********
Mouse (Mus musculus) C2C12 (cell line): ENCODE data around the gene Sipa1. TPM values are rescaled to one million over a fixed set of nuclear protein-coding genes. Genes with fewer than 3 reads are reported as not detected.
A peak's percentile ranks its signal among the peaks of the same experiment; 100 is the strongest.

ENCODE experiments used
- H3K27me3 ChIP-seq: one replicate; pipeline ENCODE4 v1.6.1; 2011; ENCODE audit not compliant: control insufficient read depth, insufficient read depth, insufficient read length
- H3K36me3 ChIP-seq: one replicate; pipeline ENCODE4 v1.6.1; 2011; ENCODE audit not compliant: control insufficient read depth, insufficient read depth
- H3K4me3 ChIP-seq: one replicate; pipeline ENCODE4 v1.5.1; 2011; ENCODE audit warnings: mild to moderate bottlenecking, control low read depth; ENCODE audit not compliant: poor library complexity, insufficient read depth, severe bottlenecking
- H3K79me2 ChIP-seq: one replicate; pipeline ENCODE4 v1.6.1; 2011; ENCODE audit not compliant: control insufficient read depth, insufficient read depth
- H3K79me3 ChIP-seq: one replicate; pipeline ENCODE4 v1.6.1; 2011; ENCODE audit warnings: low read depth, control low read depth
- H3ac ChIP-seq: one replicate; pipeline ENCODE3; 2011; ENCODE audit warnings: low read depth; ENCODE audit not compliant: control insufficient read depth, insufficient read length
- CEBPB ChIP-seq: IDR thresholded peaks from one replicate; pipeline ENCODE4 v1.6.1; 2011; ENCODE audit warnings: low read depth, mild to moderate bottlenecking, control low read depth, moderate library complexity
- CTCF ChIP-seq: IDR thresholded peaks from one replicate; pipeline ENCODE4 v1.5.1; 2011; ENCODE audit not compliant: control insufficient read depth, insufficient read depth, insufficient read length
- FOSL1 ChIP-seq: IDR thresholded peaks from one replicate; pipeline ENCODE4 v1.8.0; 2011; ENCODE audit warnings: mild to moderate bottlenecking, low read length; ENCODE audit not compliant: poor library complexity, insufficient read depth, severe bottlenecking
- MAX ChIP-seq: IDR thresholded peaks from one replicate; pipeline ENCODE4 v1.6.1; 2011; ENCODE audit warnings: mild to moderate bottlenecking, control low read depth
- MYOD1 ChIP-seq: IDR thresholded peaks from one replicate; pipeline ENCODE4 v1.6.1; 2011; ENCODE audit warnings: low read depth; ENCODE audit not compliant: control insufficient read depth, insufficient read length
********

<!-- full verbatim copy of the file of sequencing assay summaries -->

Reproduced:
Mouse (Mus musculus) C2C12 (cell line): ENCODE data around the gene Sipa1. TPM values are rescaled to one million over a fixed set of nuclear protein-coding genes. Genes with fewer than 3 reads are reported as not detected.
A peak's percentile ranks its signal among the peaks of the same experiment; 100 is the strongest.

ENCODE experiments used
- H3K27me3 ChIP-seq: one replicate; pipeline ENCODE4 v1.6.1; 2011; ENCODE audit not compliant: control insufficient read depth, insufficient read depth, insufficient read length
- H3K36me3 ChIP-seq: one replicate; pipeline ENCODE4 v1.6.1; 2011; ENCODE audit not compliant: control insufficient read depth, insufficient read depth
- H3K4me3 ChIP-seq: one replicate; pipeline ENCODE4 v1.5.1; 2011; ENCODE audit warnings: mild to moderate bottlenecking, control low read depth; ENCODE audit not compliant: poor library complexity, insufficient read depth, severe bottlenecking
- H3K79me2 ChIP-seq: one replicate; pipeline ENCODE4 v1.6.1; 2011; ENCODE audit not compliant: control insufficient read depth, insufficient read depth
- H3K79me3 ChIP-seq: one replicate; pipeline ENCODE4 v1.6.1; 2011; ENCODE audit warnings: low read depth, control low read depth
- H3ac ChIP-seq: one replicate; pipeline ENCODE3; 2011; ENCODE audit warnings: low read depth; ENCODE audit not compliant: control insufficient read depth, insufficient read length
- CEBPB ChIP-seq: IDR thresholded peaks from one replicate; pipeline ENCODE4 v1.6.1; 2011; ENCODE audit warnings: low read depth, mild to moderate bottlenecking, control low read depth, moderate library complexity
- CTCF ChIP-seq: IDR thresholded peaks from one replicate; pipeline ENCODE4 v1.5.1; 2011; ENCODE audit not compliant: control insufficient read depth, insufficient read depth, insufficient read length
- FOSL1 ChIP-seq: IDR thresholded peaks from one replicate; pipeline ENCODE4 v1.8.0; 2011; ENCODE audit warnings: mild to moderate bottlenecking, low read length; ENCODE audit not compliant: poor library complexity, insufficient read depth, severe bottlenecking
- MAX ChIP-seq: IDR thresholded peaks from one replicate; pipeline ENCODE4 v1.6.1; 2011; ENCODE audit warnings: mild to moderate bottlenecking, control low read depth
- MYOD1 ChIP-seq: IDR thresholded peaks from one replicate; pipeline ENCODE4 v1.6.1; 2011; ENCODE audit warnings: low read depth; ENCODE audit not compliant: control insufficient read depth, insufficient read length